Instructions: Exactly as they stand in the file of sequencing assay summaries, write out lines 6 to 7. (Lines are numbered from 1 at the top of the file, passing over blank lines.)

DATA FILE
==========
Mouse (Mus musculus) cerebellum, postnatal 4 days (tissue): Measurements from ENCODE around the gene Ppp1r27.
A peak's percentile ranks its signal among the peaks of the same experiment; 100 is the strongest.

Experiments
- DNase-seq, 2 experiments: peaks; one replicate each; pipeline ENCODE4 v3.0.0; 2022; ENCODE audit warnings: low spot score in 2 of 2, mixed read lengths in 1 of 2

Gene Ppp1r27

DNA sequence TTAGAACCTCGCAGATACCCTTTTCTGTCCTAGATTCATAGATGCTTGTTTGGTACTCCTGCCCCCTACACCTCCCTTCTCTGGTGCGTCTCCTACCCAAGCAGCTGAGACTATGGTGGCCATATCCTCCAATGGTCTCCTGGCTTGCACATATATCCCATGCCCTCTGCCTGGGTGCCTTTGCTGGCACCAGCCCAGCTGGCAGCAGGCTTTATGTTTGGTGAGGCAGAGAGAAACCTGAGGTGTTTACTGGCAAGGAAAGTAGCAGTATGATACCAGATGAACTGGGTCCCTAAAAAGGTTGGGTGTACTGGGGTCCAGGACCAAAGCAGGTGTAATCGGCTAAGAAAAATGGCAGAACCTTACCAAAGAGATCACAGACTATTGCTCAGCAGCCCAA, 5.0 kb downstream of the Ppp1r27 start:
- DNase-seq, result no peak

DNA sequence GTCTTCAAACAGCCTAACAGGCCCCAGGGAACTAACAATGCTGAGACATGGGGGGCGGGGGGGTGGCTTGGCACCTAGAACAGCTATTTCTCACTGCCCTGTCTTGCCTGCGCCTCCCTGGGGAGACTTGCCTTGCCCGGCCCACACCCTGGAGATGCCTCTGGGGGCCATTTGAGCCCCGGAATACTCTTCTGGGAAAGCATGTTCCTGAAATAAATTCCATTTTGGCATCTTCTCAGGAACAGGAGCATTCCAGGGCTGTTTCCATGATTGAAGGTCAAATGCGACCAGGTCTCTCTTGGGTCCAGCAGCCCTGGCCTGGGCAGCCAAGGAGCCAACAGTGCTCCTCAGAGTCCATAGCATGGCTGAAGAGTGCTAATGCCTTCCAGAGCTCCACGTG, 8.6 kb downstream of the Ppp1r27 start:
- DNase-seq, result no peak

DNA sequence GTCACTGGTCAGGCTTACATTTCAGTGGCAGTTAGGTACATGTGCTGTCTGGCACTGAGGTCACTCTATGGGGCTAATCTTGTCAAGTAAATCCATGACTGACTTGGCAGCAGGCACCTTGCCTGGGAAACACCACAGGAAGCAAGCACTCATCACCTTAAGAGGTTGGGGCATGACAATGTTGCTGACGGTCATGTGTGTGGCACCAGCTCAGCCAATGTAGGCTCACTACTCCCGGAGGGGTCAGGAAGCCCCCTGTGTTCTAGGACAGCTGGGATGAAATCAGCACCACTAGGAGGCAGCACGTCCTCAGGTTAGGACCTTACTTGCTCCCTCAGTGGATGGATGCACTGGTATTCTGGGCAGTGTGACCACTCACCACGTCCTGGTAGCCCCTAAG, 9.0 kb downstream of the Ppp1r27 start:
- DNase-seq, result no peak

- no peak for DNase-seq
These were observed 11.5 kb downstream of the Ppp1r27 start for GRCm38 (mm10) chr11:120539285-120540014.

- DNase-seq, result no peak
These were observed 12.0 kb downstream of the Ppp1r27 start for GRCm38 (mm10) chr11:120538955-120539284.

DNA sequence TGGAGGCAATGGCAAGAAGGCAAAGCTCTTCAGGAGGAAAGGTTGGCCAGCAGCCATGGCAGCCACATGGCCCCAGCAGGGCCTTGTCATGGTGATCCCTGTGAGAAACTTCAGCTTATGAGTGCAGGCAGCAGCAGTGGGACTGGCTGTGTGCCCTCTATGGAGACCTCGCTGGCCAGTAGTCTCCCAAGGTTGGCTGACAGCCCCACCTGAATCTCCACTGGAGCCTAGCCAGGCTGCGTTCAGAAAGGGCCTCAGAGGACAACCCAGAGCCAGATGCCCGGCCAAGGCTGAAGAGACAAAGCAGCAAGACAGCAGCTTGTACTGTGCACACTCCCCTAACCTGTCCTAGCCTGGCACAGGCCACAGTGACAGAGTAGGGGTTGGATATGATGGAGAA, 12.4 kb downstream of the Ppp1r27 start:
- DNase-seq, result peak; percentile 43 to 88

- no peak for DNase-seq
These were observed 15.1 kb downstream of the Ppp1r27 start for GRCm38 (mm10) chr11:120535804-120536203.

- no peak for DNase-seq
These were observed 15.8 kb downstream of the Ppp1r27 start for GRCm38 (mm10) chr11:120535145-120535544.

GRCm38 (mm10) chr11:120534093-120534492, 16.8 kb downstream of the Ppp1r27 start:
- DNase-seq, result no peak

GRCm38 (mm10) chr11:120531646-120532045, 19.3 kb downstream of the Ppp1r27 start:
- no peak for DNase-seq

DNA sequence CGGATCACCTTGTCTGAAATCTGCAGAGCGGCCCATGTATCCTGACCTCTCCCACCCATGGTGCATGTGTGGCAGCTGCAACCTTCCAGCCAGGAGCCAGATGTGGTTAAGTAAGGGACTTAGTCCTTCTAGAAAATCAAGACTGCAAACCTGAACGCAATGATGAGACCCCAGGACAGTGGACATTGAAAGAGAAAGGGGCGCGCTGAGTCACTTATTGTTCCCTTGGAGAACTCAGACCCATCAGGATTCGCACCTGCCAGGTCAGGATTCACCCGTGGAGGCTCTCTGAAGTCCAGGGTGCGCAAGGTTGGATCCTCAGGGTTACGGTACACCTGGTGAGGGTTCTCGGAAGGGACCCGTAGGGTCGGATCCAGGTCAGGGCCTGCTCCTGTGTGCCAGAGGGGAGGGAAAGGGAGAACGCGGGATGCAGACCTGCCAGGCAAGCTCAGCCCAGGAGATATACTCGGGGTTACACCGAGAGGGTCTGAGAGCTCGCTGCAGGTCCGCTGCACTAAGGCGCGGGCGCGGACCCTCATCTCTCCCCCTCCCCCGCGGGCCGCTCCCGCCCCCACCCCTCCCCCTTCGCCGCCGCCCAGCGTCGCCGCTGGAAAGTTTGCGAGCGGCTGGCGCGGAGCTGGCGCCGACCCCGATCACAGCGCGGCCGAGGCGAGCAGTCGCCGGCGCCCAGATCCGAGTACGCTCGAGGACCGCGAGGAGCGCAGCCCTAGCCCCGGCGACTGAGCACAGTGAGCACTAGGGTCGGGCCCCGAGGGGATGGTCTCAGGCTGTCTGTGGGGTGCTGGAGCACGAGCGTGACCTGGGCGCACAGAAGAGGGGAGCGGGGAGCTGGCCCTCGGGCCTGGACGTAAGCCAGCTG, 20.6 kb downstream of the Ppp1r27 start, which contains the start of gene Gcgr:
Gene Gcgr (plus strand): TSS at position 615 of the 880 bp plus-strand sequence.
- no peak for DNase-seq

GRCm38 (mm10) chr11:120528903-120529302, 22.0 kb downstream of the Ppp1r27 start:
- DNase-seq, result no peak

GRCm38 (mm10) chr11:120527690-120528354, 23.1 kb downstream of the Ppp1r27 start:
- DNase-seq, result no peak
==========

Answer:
DNA sequence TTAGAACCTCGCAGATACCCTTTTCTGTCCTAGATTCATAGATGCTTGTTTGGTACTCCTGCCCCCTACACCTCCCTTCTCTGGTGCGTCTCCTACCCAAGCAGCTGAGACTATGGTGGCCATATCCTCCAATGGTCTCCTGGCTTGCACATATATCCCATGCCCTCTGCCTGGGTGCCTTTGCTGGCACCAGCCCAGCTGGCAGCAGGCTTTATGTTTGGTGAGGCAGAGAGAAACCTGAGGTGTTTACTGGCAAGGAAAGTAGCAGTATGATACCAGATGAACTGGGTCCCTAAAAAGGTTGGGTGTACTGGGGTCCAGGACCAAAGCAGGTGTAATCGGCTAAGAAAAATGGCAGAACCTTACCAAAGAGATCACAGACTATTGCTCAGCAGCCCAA, 5.0 kb downstream of the Ppp1r27 start:
- DNase-seq, result no peak